4. When as a young boy about 9 or 10 my Aunts man friend was a big man who would walk down the street carrying a carpet bag and he wore a full length over coat in he cold mornings. One day I stop him and asked what was in his bag. From heights well above mine he smiled and said I carry my tools in there. I asked to see. As he opened the bag I looked and saw what looked like mystical tools, there where tools like I never saw. Amazed I asked what they did and he began to tell me about rabbit planes, spoke shave planes, block planes, and many more. I was so wondering now what he did with them. Well Bob was a man of very few words and he just smiled and walked away for another day with his bag of tools. Later I felt I was learn more of these tools and each day I would wait for him to walk by my home and ask if he would show me how to use his tools. Day after day I would ask and all he would do is smile. Well Bob never did show or teach me about his tools, but now Sir you have shown me and taught me about Bob’s tools and for me now at 69 years Paul I once again feel like I did when I was 9 or 10. And that sir is the best gift of all. Jim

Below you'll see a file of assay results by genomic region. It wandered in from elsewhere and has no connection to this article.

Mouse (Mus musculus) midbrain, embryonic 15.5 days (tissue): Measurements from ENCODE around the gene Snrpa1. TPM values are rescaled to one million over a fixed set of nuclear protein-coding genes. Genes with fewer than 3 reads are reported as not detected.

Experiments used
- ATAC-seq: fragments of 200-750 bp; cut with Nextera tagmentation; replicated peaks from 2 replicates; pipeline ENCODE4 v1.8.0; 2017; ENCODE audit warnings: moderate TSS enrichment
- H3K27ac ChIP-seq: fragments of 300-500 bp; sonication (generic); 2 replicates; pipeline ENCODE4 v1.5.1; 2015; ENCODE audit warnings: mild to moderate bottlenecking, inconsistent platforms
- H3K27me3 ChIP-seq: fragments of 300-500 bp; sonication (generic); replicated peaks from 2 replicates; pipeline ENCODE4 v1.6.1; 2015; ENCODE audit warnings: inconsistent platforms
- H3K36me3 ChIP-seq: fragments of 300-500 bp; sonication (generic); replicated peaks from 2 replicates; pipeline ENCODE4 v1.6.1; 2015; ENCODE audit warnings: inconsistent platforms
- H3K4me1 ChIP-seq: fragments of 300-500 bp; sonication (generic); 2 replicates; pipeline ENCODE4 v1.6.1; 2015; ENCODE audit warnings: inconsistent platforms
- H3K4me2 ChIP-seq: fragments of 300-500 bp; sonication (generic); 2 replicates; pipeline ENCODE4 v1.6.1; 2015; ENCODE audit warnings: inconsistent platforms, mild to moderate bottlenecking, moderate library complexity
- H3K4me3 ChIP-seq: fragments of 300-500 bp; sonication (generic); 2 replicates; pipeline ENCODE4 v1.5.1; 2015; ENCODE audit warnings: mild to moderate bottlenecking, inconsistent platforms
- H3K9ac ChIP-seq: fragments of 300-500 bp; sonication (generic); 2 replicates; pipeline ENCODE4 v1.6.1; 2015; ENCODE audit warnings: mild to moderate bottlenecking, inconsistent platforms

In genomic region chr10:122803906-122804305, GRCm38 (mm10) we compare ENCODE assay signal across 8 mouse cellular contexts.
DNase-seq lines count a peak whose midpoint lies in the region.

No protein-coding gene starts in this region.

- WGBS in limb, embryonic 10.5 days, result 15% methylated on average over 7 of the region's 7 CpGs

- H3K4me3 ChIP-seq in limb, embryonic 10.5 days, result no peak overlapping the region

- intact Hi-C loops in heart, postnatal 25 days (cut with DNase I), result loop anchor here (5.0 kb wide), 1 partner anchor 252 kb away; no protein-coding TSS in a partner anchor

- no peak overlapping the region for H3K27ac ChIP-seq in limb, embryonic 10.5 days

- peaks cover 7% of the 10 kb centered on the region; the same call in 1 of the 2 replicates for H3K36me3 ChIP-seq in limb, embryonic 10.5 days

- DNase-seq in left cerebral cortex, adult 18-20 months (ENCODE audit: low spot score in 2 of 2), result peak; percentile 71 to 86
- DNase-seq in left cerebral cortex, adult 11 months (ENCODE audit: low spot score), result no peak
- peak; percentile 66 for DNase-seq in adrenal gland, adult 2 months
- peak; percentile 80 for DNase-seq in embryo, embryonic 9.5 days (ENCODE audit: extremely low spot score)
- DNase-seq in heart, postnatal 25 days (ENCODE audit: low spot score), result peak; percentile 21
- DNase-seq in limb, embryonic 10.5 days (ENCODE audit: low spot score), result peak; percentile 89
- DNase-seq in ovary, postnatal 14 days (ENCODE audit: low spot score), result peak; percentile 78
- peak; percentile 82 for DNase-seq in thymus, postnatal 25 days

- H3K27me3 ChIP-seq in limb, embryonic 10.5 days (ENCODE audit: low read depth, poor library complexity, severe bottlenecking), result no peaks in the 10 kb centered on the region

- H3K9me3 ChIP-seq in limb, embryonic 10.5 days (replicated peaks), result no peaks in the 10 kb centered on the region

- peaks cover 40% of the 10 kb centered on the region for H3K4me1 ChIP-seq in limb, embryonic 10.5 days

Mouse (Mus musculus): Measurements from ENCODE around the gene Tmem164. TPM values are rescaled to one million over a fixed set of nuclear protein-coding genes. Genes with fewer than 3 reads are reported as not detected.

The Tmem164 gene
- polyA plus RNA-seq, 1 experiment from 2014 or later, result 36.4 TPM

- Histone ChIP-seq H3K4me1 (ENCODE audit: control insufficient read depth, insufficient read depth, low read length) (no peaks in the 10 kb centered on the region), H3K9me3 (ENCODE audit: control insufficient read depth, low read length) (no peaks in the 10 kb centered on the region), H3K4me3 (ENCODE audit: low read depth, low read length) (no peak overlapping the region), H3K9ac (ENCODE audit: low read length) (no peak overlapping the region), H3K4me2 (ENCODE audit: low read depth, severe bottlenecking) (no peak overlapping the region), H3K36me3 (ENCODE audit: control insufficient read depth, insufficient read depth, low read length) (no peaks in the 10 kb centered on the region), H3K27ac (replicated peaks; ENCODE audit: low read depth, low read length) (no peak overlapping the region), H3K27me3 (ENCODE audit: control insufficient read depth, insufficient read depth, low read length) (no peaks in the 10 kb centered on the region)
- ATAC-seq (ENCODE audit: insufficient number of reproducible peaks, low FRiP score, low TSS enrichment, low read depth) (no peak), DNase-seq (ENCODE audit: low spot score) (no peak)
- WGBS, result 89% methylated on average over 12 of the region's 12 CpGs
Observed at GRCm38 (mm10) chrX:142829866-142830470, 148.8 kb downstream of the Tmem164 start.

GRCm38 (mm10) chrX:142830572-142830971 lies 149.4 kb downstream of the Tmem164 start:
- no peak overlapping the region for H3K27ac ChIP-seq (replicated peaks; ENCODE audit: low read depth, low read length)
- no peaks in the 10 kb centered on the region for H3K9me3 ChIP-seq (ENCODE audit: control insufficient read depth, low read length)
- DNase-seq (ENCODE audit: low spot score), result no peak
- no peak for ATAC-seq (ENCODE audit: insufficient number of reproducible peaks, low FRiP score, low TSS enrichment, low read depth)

• Reminds me a quote from Spike Milligan…..English comedian

      “Said simple Simon to the pie man prey tell me of what you have there”…….said the pie man to simple Simon ” pies you twit”

  5. What a nice reflective post – I used to call it procrastination but this post tells me that it is just thoughtful planning!

  6. I have a project sitting on my work bench for this very reason – I know if I continued to push through when it didn’t feel right I would make a mess of things. I’m learning to listen to that little voice in my head…